Unlike countless schoolchildren and students around the world, tests do not fill the scientists at the Fraunhofer Institute for Building Physics IBP with dread. On the contrary, they enjoy putting products and services to the test. The researchers carry out complex building physics studies at Fraunhofer IBP’s efficient and well-equipped laboratories and test centers and at its outdoor testing site in Holzkirchen, which to the best of our knowledge is the worldwide largest facility of its kind. Modern laboratory measuring techniques and computational methods help them develop and optimize building products for practical applications. They also carry out experiments in environmental test chambers, simulation facilities and existing buildings to assess components and overall systems for new buildings and renovation projects based on the principles of building physics. One of these measuring and testing labs is the so-called spectroscopy laboratory headed by Almuth Schade.
“This is where we determine the radiometric and photometric properties of building products, in other words spectral quantities such as transmittance, reflectance and absorption as well as the total energy transmittance and color rendering of product specimens,” explains the Energy Systems department scientist. Measurements are conducted both in the short-wave solar radiation range (visible light) between 300 nm and 2,500 nm and in the long-wave thermal radiation range between 2,500 nm and approx. 50,000 nm. “Nowadays, a high proportion of energy consumption is used for heating, cooling and lighting buildings,” says Schade. Accordingly, energy savings in these areas are particularly effective. “Optimal use of daylight and effective thermal insulation in winter and summer can significantly reduce energy needs. For this purpose, high-efficiency glazing along with technologies such as electric blinds provide protection from the sun. These are the kinds of products that we test. After all, only if you know their characteristics will you be able to get the most from them.” And so manufacturers send Almuth Schade all kinds of glass, membranes and screens along with a huge assortment of solar protection materials, paints and varnishes for her to test in accordance with all relevant national and international norms and standards.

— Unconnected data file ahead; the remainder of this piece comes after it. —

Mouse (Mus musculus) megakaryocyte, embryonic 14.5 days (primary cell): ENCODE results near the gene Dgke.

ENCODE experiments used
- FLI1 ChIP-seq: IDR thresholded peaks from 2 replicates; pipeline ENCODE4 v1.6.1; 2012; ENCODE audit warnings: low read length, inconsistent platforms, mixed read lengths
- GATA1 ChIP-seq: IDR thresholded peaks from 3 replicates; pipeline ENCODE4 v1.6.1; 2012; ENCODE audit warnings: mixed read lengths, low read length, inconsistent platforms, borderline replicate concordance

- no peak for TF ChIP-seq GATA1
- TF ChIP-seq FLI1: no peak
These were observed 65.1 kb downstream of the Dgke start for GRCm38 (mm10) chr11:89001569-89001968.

Taking pride of place in her laboratory are two measuring instruments that look pretty nondescript from the outside. To the untrained eye, the highly sensitive apparatuses look like two metal boxes and not much more. The high-power double-beam spectrometer, or
, measures radiation in the short-wave range. To this end, handy-sized specimens (5 cm x 5 cm) are placed in front of the integrating sphere (also known as an Ulbricht sphere) , through which they can be irradiated, wavelength by wavelength. . “What interests our customers is how much light a particular specimen lets through, what is reflected, and how much energy gets through in total,” says Schade. However, the spectrometer also allows the scientist to test and evaluate the color rendering of objects such as glass and glazing products. “This information is useful for museums, for example. To create optimal lighting conditions for artworks, for example, the glass used to protect them must not let through too much blue or too much red light.”